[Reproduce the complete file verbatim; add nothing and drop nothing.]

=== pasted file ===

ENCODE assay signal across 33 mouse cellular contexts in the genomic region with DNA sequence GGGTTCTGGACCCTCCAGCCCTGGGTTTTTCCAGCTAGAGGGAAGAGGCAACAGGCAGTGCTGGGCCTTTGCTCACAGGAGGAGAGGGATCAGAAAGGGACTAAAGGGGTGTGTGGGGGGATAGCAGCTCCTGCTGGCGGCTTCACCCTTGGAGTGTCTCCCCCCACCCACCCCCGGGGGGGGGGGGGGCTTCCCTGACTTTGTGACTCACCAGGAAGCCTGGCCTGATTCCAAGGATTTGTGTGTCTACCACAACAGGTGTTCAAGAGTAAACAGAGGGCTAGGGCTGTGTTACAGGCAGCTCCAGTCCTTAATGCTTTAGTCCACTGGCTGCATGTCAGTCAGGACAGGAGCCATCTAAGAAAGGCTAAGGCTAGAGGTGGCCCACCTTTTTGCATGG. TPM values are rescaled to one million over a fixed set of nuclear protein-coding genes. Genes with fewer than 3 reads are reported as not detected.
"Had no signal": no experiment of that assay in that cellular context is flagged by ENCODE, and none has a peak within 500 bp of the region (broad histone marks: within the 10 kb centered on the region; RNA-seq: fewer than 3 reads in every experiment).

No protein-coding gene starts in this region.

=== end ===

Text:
ENCODE assay signal across 33 mouse cellular contexts in the genomic region with DNA sequence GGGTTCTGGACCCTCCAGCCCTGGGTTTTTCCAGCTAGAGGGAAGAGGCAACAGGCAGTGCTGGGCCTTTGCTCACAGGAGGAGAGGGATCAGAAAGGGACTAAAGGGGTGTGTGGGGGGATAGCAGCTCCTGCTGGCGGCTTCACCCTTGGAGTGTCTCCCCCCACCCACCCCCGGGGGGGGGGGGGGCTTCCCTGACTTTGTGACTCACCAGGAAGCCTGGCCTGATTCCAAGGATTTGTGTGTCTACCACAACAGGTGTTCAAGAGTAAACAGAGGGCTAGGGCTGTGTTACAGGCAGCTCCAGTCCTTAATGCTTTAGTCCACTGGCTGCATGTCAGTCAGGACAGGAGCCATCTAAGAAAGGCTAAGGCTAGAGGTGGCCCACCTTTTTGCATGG. TPM values are rescaled to one million over a fixed set of nuclear protein-coding genes. Genes with fewer than 3 reads are reported as not detected.
"Had no signal": no experiment of that assay in that cellular context is flagged by ENCODE, and none has a peak within 500 bp of the region (broad histone marks: within the 10 kb centered on the region; RNA-seq: fewer than 3 reads in every experiment).

No protein-coding gene starts in this region.